A friend of mine told me it is better to not turn off my desktop computer every night, instead to turn it off every few nights and just put it on standby every night. I work from home and I use my computer every day. Is it really better to not turn it off every night? I have a four-year-old dell Desktop with one of those old clunky monitors. Is putting it on standby saving as much power as turning it off? Also, does turning the computer on and off affect it negatively?
The issue isn’t as simple as you might think; there’s no single answer to this perennial question.
My answer, naturally, is “It depends.”
There are two issues at play here: the power used by a computer left running 24 hours a day, and the stress on hardware components being repeatedly turned off and on.
1: Surprisingly, not quite true on some machines. Even when you turn the power completely off, there are often components that remain powered to some degree. Only pulling the power plug prevents this tiny trickle of electricity from being used if it is on your specific machine.
I am aware that not going through the proper Windows shutdown can possibly have negative effects on a computer. But my question is if a computer loses power (due to a household power outage, not anything wrong with the power supply), are these negative effects strictly software related (meaning a format and reinstall would fix them), or might it cause hardware problems as well?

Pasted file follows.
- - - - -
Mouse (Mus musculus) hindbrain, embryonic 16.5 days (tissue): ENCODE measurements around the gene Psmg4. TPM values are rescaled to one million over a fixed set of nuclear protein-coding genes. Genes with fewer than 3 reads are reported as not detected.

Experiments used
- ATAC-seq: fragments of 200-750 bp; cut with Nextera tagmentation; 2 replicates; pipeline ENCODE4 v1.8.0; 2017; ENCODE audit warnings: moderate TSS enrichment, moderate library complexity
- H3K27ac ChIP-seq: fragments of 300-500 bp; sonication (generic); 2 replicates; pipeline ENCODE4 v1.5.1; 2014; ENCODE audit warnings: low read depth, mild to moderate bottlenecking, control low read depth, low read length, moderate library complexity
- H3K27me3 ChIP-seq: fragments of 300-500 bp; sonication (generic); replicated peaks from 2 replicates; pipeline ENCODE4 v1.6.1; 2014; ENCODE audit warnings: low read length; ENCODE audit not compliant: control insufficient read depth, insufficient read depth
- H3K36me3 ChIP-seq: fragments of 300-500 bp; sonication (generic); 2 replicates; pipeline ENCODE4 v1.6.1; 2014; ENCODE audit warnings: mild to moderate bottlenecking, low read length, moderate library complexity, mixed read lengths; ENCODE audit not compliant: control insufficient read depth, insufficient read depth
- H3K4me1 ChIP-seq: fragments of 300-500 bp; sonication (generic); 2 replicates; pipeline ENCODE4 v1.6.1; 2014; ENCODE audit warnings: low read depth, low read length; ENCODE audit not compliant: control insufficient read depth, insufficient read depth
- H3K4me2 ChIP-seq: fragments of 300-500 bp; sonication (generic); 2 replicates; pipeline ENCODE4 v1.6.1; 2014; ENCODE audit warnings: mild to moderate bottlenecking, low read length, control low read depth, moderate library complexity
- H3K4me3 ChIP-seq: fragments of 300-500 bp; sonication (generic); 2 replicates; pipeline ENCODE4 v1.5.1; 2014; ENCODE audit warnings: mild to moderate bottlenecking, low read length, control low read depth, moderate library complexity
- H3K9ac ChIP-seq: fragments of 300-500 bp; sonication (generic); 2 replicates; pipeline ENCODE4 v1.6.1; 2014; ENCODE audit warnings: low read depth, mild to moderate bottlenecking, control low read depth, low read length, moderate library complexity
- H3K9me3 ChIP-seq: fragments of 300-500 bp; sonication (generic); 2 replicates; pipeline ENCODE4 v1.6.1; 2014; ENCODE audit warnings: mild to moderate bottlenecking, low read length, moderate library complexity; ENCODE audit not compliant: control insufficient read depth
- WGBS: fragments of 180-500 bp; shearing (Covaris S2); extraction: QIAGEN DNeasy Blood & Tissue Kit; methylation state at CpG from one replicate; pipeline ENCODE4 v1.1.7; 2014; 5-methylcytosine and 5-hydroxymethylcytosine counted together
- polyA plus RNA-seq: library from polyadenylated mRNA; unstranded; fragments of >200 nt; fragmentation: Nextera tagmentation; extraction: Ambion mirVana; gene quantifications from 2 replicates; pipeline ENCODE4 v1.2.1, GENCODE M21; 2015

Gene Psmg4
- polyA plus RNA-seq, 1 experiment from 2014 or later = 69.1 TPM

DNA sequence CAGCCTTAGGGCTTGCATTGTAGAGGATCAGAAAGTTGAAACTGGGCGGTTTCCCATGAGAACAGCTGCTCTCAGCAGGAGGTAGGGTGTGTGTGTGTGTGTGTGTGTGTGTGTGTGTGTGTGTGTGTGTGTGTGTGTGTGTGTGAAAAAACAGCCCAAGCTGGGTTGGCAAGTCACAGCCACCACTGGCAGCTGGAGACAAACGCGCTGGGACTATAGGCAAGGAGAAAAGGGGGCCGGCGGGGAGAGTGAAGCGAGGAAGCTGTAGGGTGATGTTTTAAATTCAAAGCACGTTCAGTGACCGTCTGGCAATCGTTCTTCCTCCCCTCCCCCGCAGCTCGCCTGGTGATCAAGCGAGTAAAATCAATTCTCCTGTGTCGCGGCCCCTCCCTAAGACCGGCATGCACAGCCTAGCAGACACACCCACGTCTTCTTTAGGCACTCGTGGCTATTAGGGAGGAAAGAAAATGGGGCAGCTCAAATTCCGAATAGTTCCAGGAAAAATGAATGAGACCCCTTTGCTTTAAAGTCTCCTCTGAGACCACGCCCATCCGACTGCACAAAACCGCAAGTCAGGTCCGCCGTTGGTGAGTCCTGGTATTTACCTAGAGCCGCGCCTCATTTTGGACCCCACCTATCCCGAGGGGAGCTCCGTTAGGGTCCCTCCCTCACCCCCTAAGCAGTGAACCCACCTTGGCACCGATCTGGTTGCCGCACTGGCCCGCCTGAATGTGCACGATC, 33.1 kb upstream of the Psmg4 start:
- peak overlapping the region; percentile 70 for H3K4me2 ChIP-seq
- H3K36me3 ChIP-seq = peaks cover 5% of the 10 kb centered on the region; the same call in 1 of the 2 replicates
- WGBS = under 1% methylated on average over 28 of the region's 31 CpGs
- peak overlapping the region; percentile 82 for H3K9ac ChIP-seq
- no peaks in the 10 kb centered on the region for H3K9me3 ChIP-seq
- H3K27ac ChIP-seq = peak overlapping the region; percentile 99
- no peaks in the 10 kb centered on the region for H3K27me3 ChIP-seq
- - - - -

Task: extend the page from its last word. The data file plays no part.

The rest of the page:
Shutting down Windows properly before turning off the power to your computer is important.
Not doing so can result in data loss and corruption as files are left only partially written to disk. But just turning off the switch is unlikely to actually harm your hardware.
Surprisingly, a household or other area-wide power outage turns out to be a completely different, riskier issue.
I have several USB chargers for my mobile phone. I’ve noticed that one will charge my phone quickly – like in an hour if it’s really dead – while another will take several hours. And connecting a USB cable between my phone and laptop will also charge it, but that seems slowest of all! What gives?
Two things are at play here: how much power your charger can supply, and how much power your phone is using while it’s being charged.
I’ll warn you: for the first, at least, you’re going to need a magnifying glass, or at least extremely good eyesight.
2: Before the pedants pull my analogy to shreds, realize that it’s an over-simplification on purpose, simply to get the general concepts across. And for the record, my degree is actually in Electrical Engineering, so I do have some background in the concept. 🙂 3: I’ve seen it written as high as 900mA, but 500mA seems to be a very common implementation. 4: Apparently up to a maximum of five amps. 5: The standard is indeed five volts, but some variance is allowed, so 5.1 is OK.
I was having a discussion with an acquaintance the other day and he mentioned that he knew someone who had a two-hour phone call with some form of tech support, trying to figure out how to shut down Windows 8.
Now, I get that it’s not obvious. I even get that it’s frustrating until you discover the magic.
But … two hours?
Because it’s not obvious, particularly to Windows 8 newcomers, let me quickly show you how.
6: Actually, you may see it. I’m seeing it on some installations and not on others. Either way, moving your mouse down there should cause the charms to appear.
7: This article focuses specifically on desktop/mouse-based interactions with Windows 8. To display the Charms bar on a touch screen, just swipe in from the right side of the screen. Subsequent instructions are simply to tap instead of click.